Oct 10, 2010

That lingering feeling

It is that time of year again, when the days are getting shorter and you feel the chill in the morning. I just heard the first flock of geese honking and flying overhead yesterday.   For some people it is a rather sad time of year because summer has ended, but for some people, it is the best time of year.  Crisp fall days, abundant harvest, and the coming winter to look forward to are all part of the changing season.

In chanoyu, October is a transitional month from furo to ro season.  It is when the tea leaf jar from last year is getting down to the bottom and all that are left are broken leaves.  The furo moves closer to the guests to the center of the tatami mat in anticipation of the ro season.  There is a nostalgic lingering feeling of farewell.that the a Japanese call nagori.

October is also called the most wabi month and it is the time we see the cracked and broken utensils that have been lovingly repaired.  Images of frost, wind, colored leaves, chestnuts, autumn grasses, wild mushrooms and mountain paths are good seasonal themes to use for gomei and chakai.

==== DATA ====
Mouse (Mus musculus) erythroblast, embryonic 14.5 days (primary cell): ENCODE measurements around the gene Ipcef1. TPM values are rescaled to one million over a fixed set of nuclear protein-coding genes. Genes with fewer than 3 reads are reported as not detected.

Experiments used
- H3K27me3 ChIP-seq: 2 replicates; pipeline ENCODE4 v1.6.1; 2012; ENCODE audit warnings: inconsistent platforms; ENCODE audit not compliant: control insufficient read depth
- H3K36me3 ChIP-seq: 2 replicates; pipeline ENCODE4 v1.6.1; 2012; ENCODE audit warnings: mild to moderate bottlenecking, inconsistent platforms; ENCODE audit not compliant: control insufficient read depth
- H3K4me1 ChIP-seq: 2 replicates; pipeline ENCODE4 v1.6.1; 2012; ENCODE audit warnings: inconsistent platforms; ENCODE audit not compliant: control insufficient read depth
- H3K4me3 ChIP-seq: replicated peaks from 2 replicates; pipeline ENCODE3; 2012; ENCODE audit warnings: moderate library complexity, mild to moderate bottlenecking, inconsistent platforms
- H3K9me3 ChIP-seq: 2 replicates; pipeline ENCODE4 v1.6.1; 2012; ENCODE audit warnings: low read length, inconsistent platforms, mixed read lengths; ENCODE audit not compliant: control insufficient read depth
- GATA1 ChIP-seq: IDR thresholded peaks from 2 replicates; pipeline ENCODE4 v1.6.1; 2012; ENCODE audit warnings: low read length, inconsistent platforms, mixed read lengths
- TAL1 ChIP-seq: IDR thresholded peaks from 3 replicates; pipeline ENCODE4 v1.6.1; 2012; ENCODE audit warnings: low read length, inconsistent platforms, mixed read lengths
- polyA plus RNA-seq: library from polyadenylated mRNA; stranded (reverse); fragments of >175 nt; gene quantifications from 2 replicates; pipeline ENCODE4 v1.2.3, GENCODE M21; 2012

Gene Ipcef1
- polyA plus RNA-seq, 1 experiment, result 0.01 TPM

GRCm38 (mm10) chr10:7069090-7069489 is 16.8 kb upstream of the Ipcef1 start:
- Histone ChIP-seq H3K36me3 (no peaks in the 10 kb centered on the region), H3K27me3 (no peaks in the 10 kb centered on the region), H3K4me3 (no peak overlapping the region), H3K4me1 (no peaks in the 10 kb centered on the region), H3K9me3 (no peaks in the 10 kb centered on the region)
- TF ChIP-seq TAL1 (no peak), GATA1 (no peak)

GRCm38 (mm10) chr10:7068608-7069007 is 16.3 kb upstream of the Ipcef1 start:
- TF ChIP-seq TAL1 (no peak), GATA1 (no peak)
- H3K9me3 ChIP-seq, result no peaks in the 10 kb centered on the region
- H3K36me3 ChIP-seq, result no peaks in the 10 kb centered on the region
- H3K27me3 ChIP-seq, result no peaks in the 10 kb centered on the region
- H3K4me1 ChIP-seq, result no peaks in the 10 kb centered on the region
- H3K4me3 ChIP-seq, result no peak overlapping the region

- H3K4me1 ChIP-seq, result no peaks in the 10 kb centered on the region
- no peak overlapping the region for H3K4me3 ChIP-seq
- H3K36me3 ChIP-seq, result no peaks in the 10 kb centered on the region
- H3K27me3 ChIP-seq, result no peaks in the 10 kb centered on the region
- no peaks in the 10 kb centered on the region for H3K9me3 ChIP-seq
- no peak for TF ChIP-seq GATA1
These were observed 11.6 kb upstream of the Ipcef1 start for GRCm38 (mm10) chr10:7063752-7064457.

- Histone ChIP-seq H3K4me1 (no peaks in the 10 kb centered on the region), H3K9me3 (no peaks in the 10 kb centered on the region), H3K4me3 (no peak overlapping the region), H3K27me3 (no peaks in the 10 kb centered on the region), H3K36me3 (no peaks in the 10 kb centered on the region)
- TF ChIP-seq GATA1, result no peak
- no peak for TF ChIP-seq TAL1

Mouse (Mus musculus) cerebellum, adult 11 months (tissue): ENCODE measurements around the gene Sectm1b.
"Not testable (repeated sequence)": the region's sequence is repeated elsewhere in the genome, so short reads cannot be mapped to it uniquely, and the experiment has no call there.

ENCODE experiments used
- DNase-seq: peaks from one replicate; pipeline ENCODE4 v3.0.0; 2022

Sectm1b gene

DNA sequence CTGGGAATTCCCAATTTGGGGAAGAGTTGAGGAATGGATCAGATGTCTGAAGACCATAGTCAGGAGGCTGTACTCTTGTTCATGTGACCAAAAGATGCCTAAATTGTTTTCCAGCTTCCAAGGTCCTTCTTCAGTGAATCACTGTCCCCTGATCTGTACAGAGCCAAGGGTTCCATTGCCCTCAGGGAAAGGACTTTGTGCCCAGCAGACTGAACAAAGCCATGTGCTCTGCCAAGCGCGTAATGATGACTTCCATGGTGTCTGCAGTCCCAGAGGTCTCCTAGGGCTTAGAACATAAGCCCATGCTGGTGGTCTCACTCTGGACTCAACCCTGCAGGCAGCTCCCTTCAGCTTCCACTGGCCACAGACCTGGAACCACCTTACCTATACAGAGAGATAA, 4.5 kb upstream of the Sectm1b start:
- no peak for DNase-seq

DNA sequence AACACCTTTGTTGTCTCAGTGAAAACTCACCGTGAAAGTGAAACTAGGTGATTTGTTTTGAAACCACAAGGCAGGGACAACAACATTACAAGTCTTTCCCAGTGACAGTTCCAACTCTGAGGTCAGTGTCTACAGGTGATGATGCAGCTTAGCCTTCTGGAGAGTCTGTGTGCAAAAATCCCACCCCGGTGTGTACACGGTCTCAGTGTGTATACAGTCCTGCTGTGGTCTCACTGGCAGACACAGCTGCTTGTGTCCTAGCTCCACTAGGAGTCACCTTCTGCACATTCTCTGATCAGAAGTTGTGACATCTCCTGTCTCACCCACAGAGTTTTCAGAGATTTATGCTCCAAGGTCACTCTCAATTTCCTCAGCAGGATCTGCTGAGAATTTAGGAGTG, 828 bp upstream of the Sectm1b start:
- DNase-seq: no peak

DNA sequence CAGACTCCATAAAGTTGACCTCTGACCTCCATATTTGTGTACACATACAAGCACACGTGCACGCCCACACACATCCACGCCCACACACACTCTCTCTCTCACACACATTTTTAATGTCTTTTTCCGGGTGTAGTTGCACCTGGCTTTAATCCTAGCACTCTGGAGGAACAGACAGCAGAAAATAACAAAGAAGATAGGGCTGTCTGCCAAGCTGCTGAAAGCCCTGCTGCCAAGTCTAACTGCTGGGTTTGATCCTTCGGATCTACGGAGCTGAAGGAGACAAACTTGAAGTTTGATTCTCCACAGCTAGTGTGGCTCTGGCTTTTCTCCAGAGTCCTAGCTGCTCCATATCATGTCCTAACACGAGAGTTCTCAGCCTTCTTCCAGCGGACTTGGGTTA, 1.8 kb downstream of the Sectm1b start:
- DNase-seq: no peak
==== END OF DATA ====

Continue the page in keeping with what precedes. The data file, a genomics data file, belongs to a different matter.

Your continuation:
And one of my favorite little tidbits about this season is the Japanese folk tale kimamori or the guardian persimmon.  That is, one last fruit is left on the tree as a talisman to ensure that the harvest for next year is abundant.


  1. Thanks Margie for sharing with us on your bog. I learn so much from you. I was born in October - that will make it easier for me to remember it is the most wabi month of the year.

  2. nordic lotus,
    Thank you for your comment, and congratulations on your birthday month. All kinds of lovely things happen in the tea world in October. And you get to celebrate your birthday.